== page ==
U.S. consumers who suffered through the mortgage crisis -- and even those who experienced losses from Superstorm Sandy -- could benefit from the record $13 billion settlement with JPMorgan Chase (JPM). But they shouldn't expect a windfall, consumer advocates say.
"Consumers will not see relief in the ways they traditionally do when companies settle complaints about wrongdoing," said John Breyault, vice president of public policy, telecommunications and fraud at the National Consumers League. "Consumer relief from this settlement will instead include principal forgiveness, loan modifications and efforts to reduce blight."
Customers of JPMorgan, Bear Stearns and Washington Mutual prior to Jan. 1, 2009 could be eligible for a reduction to the principal of their mortgage loans or receive refinancing opportunities for which they might not otherwise have qualified. And those who are facing foreclosure could get some much-needed opportunities.
The settlement calls for a minimum of $1.2 billion in mortgage principal reduction. In addition, customers in low- to moderate-income areas and those who lived in a federal disaster area between Oct. 1, 2012 and Nov. 19 will qualify for up to $10,000 in credits toward purchase loans.
An independent monitor will be appointed to oversee the distribution of the settlement.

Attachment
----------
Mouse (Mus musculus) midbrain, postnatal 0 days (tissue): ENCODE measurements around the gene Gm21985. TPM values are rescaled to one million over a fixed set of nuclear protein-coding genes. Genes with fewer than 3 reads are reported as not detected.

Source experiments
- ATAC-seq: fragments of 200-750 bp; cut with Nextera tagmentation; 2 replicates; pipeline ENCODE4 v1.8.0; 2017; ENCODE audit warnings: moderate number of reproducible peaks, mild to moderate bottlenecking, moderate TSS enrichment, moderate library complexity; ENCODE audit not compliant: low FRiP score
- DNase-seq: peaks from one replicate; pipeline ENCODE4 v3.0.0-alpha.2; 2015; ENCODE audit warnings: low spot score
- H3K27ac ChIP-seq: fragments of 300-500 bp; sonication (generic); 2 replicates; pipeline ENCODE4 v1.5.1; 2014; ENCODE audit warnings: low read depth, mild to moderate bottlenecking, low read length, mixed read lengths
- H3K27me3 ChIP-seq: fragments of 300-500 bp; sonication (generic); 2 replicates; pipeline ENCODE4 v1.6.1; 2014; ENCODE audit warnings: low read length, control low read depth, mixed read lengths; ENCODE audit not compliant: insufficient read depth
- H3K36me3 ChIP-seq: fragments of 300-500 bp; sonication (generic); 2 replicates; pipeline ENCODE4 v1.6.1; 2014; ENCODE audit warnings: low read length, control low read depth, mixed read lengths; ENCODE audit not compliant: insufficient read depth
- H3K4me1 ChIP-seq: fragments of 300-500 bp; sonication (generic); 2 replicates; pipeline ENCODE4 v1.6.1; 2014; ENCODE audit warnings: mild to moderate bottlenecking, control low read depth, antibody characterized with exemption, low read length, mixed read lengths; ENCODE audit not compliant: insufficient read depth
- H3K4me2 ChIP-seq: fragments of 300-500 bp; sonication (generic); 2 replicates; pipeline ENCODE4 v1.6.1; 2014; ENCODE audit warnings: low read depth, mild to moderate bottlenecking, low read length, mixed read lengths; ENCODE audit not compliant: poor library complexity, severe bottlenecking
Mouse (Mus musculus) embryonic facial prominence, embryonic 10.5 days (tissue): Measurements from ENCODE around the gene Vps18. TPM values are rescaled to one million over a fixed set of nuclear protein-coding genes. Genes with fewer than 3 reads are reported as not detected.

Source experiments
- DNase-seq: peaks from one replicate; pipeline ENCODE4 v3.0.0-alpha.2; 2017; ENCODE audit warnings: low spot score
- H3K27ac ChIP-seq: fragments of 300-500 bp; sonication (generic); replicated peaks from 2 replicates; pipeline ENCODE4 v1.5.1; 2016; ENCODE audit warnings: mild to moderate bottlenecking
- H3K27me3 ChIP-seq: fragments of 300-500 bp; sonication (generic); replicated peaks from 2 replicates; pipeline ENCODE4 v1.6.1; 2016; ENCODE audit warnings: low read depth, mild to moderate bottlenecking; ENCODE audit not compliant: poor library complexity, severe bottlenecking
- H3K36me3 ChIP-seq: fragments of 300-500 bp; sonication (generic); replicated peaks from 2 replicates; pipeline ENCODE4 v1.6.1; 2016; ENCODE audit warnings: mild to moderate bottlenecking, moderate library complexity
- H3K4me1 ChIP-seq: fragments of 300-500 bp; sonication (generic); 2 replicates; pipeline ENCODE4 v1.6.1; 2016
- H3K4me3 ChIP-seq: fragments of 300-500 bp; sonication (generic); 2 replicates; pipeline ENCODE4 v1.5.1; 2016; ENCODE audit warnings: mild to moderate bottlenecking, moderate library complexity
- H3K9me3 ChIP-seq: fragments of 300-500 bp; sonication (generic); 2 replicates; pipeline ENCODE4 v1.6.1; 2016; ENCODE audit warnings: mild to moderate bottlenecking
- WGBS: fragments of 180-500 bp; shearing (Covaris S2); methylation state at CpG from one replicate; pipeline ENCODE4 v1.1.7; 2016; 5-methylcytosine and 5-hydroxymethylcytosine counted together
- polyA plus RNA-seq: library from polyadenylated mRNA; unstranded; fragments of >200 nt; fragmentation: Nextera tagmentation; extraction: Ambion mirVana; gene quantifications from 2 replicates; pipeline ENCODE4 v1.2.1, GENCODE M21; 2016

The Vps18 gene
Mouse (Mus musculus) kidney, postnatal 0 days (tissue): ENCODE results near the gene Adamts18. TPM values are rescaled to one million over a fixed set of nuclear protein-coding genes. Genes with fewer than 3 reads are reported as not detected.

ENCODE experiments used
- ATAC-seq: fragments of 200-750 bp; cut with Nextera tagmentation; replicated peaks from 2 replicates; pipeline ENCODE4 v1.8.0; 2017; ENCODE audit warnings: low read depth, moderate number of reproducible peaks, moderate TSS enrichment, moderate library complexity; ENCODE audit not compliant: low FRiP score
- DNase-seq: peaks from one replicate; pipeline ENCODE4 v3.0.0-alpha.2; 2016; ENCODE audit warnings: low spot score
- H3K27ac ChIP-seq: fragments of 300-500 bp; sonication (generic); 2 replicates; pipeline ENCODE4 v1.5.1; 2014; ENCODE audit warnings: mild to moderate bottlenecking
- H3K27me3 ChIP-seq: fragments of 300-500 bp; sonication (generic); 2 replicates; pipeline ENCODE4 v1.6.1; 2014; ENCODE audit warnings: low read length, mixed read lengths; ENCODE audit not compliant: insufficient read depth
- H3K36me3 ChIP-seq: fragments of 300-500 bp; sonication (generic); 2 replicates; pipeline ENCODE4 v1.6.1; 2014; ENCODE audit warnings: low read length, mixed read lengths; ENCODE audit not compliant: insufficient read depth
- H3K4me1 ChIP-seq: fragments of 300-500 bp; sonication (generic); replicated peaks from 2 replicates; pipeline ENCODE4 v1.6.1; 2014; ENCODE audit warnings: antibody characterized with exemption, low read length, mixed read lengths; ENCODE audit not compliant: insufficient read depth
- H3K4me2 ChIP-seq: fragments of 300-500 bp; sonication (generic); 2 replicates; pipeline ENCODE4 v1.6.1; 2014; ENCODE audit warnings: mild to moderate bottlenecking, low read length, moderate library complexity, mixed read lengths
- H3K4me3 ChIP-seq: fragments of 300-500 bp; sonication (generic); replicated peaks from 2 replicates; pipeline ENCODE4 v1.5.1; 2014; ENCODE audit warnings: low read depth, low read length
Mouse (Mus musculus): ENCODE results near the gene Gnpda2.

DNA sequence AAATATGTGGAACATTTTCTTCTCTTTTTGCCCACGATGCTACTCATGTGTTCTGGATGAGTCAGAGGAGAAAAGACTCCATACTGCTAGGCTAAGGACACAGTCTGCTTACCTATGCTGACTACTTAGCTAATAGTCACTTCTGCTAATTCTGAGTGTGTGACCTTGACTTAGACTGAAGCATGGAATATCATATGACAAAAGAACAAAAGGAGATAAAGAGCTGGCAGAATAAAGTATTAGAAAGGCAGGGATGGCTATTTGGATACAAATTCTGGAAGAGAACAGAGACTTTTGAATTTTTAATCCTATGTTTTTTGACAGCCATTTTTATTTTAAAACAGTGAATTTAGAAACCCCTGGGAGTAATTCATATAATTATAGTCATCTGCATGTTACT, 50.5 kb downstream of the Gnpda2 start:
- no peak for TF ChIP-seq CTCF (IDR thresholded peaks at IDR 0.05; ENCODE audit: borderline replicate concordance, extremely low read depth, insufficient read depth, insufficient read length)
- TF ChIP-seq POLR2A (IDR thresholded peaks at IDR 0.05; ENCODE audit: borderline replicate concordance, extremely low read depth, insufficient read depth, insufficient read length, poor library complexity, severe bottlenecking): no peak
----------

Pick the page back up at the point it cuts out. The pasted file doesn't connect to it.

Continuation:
Consumers who received or had mortgages serviced by JPMorgan and the related firms should talk to the bank, a housing counselor or federal regulators to see whether they could be beneficiaries of this settlement, said Ira Rheingold, executive director of the National Association of Consumer Advocates.
"Don't wait for the bank to do something," Rheingold said. "You should be aggressive and proactive."
And, Rheingold notes, other settlements related to the housing crisis have made additional consumer assistance available. "If you feel like you're under water and you need help, you should pursue it."
At least $4 billion in funds from the settlement are earmarked to provide assistance in areas that were hardest hit during the foreclosure crisis, such as Detroit. Those funds could be used to acquire abandoned properties and find alternative uses for the land, reducing blight and helping to prop up other urban homeowners, Rheingold said.
"It's sort of a recognition of the economic devastation they left in the wake of their bad practices -- and they have to pay for it," he added.
In addition, cash will be available to help fund new loans and pay for services in areas that have been hurt most.
The plan to deploy settlement money in certain states is more defined. New York, one of five states that also settled with JPMorgan, will receive about $1 billion. Of that, $613 million will be used to provide housing counseling and legal services for New York residents who were impacted by Sandy, New York Attorney General Eric Schneiderman said.
Other states, including Illinois and California, will receive shares of the settlement to offset losses suffered by their state pension funds.